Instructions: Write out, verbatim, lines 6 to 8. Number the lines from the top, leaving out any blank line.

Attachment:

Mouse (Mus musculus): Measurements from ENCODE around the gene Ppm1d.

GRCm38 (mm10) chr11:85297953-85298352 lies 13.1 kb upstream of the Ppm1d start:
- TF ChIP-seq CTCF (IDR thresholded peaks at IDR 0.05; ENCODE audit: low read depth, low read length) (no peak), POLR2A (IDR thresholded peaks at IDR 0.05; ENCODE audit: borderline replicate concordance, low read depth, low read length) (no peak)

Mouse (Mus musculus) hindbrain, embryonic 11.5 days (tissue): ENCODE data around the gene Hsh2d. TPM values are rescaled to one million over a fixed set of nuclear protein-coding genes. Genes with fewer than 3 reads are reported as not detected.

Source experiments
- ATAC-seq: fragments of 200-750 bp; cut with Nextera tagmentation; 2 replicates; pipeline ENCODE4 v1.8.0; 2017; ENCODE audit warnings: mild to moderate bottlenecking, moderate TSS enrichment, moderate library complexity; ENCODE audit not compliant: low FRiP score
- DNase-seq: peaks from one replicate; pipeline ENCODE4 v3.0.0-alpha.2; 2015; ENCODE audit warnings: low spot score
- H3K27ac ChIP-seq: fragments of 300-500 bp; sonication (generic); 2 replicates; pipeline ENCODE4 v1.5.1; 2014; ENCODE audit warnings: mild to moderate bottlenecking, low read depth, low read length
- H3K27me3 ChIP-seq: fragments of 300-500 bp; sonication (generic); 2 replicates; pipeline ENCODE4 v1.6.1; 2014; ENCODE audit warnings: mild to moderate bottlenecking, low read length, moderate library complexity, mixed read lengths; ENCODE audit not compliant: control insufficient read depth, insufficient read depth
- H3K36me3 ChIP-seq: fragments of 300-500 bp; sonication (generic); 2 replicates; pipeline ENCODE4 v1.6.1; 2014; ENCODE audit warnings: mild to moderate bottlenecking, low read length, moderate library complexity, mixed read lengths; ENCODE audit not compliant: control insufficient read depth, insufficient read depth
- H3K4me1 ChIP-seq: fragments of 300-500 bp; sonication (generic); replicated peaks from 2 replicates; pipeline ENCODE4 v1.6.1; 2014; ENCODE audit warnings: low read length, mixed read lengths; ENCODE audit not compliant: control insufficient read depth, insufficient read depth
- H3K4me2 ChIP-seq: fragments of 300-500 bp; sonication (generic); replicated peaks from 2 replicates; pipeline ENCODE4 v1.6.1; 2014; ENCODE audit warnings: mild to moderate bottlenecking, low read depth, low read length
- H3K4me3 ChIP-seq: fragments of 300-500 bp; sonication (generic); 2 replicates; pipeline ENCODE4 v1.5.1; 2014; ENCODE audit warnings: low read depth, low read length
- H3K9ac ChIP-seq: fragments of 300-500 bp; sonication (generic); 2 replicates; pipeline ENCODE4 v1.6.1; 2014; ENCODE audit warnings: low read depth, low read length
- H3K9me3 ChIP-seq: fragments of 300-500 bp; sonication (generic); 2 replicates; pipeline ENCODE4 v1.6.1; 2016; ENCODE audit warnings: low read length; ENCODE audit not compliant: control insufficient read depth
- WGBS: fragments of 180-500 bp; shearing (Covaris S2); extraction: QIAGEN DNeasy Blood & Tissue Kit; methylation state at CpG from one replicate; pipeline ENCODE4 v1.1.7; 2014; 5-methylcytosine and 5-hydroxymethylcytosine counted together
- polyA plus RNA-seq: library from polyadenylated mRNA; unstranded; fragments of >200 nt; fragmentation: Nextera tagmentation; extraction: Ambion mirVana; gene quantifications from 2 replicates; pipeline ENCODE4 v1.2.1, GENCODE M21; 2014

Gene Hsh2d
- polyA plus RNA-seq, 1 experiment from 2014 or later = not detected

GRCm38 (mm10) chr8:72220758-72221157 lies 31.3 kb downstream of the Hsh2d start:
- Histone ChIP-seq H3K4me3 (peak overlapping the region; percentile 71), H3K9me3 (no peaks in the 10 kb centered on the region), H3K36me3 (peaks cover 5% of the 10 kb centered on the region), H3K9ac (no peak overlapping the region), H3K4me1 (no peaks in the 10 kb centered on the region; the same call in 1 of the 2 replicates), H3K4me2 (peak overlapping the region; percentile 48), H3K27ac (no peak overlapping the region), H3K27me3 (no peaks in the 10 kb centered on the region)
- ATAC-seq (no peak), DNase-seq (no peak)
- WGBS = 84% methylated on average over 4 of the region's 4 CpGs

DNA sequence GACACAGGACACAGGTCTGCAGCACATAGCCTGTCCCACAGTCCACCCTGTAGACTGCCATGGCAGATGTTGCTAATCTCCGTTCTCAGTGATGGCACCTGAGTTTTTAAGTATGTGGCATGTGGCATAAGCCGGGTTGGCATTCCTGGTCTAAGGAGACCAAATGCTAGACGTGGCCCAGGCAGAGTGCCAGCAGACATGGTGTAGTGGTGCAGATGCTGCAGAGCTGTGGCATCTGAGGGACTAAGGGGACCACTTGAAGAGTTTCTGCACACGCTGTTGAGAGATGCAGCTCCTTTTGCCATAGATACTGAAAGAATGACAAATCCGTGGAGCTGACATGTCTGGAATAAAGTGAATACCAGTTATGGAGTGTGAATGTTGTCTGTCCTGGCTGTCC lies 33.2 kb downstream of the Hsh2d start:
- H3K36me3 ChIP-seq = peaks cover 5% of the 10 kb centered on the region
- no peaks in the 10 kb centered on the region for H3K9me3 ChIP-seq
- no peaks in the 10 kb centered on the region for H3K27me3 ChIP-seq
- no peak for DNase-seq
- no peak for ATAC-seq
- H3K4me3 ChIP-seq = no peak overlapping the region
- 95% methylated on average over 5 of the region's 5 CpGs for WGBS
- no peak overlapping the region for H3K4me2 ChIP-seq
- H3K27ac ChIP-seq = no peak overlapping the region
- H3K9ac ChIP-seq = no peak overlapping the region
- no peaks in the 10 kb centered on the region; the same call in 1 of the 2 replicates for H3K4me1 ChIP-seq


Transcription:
- ATAC-seq: fragments of 200-750 bp; cut with Nextera tagmentation; 2 replicates; pipeline ENCODE4 v1.8.0; 2017; ENCODE audit warnings: mild to moderate bottlenecking, moderate TSS enrichment, moderate library complexity; ENCODE audit not compliant: low FRiP score
- DNase-seq: peaks from one replicate; pipeline ENCODE4 v3.0.0-alpha.2; 2015; ENCODE audit warnings: low spot score
- H3K27ac ChIP-seq: fragments of 300-500 bp; sonication (generic); 2 replicates; pipeline ENCODE4 v1.5.1; 2014; ENCODE audit warnings: mild to moderate bottlenecking, low read depth, low read length